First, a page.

By: Mariah Guerrero (she/her/ella)
Green Mountain Elementary School (GMES) has provided more than foundational education to our community but also a safe space and encouragement for students, like me, to thrive. I am a family member of a current student, but I am also a former GMES student. In 2006, I was in Mr. Thomas Gardner’s (currently Principal Gardner’s) fourth-grade class. On October 27, I stood in front of the Jefferson County Board of Education, urging them to reconsider the sweeping decision of consolidating sixteen elementary schools, including GMES. I called on them to have the courage to explore incremental changes and alternatives that will better support our students, teachers, families, and community.
The world our kids know today is one filled with uncertainty. In the last two years, they have lived through a global pandemic, a public reckoning with racial injustice, and rising gun violence in schools. Unsurprisingly, our kids are experiencing a surge in mental health problems. As an older sister, it hurts to see the cumulative impact of these experiences on my ten-year-old brother, Zayn, a fourth-grader at GMES. I am grateful that in a rapidly changing world, Zayn feels safe and supported at Green Mountain Elementary. He has always been anxious, but recently, I have seen his anxiety and stress worsen with the proposed closure of his school.
I’m there to listen to his worries when he is scared about getting lost in a new school and not having any friends. I’m there to hold his hand when he becomes upset seeing the defeated faces of the teachers he has come to love. But I don’t have the power to take his fear away; only the school board can do that. We are in an unprecedented time where our kids are craving greater consistency and support to thrive and recover from the challenges they have faced in recent years. At a time when our kids need routine and a sense of normalcy more than ever, they now face the loss of their community and what many of them consider a second home. This is not the time to disrupt our children’s support systems and limit their capacity to recover.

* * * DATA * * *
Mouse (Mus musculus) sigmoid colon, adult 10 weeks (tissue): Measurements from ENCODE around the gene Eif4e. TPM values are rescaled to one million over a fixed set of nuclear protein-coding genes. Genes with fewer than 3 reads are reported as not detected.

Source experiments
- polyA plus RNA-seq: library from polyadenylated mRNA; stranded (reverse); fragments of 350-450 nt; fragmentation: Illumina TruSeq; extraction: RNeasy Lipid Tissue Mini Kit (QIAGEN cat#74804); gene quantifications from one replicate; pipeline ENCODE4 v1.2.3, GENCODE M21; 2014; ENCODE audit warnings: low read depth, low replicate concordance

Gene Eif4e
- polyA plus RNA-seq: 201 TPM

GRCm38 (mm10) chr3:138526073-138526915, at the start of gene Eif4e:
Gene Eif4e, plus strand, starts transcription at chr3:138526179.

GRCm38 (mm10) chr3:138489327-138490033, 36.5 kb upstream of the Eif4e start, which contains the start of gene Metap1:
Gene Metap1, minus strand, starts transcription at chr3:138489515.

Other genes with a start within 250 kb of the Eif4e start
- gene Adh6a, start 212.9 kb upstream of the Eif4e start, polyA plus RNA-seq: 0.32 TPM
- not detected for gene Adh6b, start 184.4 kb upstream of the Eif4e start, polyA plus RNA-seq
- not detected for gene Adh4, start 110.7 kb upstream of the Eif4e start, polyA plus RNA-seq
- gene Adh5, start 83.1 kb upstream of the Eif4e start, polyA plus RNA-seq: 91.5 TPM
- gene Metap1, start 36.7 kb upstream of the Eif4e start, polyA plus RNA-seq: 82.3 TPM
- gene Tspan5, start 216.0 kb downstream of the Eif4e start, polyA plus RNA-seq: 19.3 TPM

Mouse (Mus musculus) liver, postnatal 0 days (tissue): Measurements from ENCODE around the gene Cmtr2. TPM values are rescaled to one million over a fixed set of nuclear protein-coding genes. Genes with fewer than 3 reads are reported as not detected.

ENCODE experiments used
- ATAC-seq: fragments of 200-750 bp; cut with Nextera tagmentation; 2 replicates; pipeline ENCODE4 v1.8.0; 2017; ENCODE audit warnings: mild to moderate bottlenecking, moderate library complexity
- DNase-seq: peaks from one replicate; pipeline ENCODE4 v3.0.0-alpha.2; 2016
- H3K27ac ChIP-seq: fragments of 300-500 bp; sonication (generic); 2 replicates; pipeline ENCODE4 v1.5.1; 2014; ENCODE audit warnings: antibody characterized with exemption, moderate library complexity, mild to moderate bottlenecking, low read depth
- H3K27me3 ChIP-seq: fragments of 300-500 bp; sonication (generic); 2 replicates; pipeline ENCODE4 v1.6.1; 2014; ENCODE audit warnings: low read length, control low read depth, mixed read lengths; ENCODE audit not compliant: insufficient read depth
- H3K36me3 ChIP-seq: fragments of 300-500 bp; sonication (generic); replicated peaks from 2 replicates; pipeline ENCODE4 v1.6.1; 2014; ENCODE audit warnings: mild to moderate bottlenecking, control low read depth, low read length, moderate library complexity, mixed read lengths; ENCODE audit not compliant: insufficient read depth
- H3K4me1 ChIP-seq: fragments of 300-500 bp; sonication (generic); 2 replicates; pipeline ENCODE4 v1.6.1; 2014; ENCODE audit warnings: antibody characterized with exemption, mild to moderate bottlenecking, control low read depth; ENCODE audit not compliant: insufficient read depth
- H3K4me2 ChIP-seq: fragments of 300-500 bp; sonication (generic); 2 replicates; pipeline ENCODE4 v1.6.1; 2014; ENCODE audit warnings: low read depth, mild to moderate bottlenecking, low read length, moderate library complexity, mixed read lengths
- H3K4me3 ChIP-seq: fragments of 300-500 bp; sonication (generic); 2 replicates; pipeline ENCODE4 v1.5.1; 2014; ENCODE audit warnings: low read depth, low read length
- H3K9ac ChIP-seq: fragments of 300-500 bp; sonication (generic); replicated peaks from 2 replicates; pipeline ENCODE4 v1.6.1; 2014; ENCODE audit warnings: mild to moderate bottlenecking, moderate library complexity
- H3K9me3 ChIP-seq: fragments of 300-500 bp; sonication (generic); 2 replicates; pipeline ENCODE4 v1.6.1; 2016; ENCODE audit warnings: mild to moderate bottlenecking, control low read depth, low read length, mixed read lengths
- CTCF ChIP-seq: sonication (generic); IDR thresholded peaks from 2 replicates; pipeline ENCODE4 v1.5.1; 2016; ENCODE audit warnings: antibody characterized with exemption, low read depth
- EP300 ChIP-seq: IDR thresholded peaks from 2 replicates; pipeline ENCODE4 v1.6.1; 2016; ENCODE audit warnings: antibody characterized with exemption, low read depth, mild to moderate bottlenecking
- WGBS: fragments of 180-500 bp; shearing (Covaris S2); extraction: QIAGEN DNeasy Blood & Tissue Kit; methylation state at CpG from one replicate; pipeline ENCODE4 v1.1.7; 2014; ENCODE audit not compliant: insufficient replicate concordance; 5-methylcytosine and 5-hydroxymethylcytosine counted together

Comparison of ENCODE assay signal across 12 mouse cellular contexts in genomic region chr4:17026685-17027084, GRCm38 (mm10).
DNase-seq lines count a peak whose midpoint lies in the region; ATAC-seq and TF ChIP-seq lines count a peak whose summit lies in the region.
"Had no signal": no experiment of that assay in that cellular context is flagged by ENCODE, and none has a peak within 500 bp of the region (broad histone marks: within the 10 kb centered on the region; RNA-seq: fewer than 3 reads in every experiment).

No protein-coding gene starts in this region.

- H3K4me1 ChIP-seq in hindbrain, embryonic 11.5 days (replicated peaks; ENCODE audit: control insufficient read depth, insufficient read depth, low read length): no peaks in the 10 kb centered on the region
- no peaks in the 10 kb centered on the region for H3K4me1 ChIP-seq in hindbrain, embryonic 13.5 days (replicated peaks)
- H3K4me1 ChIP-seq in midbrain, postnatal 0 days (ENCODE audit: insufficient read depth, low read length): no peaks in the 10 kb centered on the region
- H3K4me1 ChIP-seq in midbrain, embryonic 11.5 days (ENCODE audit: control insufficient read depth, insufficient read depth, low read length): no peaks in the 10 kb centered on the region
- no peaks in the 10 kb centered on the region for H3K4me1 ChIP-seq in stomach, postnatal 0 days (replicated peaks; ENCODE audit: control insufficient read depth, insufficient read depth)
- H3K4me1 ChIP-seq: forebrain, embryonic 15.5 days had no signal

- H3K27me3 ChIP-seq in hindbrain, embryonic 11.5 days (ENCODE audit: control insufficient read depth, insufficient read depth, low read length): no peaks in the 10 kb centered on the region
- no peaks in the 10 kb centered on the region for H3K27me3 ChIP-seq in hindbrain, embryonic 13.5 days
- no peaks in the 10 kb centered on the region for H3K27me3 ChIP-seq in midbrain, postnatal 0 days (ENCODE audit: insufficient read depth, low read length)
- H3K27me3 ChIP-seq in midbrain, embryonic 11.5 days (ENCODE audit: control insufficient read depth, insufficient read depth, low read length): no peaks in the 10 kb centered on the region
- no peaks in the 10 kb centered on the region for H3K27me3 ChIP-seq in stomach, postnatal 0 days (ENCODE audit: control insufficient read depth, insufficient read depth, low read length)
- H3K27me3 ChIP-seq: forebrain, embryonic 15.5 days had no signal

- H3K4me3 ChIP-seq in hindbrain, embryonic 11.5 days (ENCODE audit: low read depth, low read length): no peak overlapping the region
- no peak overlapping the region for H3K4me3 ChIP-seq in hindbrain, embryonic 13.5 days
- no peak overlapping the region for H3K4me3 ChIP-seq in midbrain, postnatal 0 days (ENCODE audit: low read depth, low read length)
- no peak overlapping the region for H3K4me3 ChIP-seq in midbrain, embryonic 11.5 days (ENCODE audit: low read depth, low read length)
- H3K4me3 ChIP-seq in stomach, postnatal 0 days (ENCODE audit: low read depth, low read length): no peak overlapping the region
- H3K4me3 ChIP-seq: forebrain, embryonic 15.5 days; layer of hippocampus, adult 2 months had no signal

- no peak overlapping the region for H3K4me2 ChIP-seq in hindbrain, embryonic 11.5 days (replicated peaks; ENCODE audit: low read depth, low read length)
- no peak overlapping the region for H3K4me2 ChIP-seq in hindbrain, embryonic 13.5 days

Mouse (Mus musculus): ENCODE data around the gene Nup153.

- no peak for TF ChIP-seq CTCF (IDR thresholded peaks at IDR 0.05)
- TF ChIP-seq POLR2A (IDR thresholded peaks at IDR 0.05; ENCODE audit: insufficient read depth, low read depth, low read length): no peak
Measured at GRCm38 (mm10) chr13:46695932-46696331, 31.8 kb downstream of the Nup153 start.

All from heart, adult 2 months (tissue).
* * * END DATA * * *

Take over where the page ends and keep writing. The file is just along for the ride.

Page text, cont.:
The supportive community and dedicated teachers at Green Mountain Elementary encouraged, challenged, and provided me with a solid educational foundation. Because of them, I later graduated top of my class at Green Mountain High School and became the first in my family to attend and graduate college. Zayn and his fellow Falcons are no less deserving of the same opportunities. Our state’s inability to sufficiently fund education does not take away our students’ rights to an education.
As a family member, a former GMES student, and a young person who cares deeply, I participated in community conversations and attended the Board’s public hearing to advocate for incremental changes and alternatives to the proposed closure of sixteen elementary schools. I reminded the Board that times of budgetary and fiscal stress are not the times to make swift decisions that we cannot easily undo in ten years. I urged them to consider the young voices, like Zayn, who may be too anxious or fearful to speak for themselves. Most importantly, regardless of their decision, I asked that they further support and provide resources to the Green Mountain Elementary Falcons- through this transition and in the future- so they can continue to soar.
Decision-makers must listen to young voices like mine and Zayn’s. The public often sees media narratives that convey young people as disengaged with politics, but in my experience, that is not the case. Young people care deeply, lead fearlessly, and have opinions worth listening to. Decision-makers have as much responsibility to represent young people as they do our parents, families, and older community members. At all levels of decision-making, from school boards, to the Colorado State Capitol, to DC, we deserve to take up space and be considered in the decision-making process. Young people are the future, and we are tomorrow’s decision-makers- when we are in the room, it is time to listen.
Mariah Guerrero grew up in Lakewood and is a former Jefferson County Public Schools student. Mariah graduated from Regis University with a B.A. in Politics and Spanish, served as a U.S. Senate legislative intern, and was a legislative aide for the Colorado House of Representatives. She recently earned her Master’s in International Studies and Public Policy from the University of Denver’s Josef Korbel School of International Studies. She works at Young Invincibles, a nonpartisan policy and advocacy organization.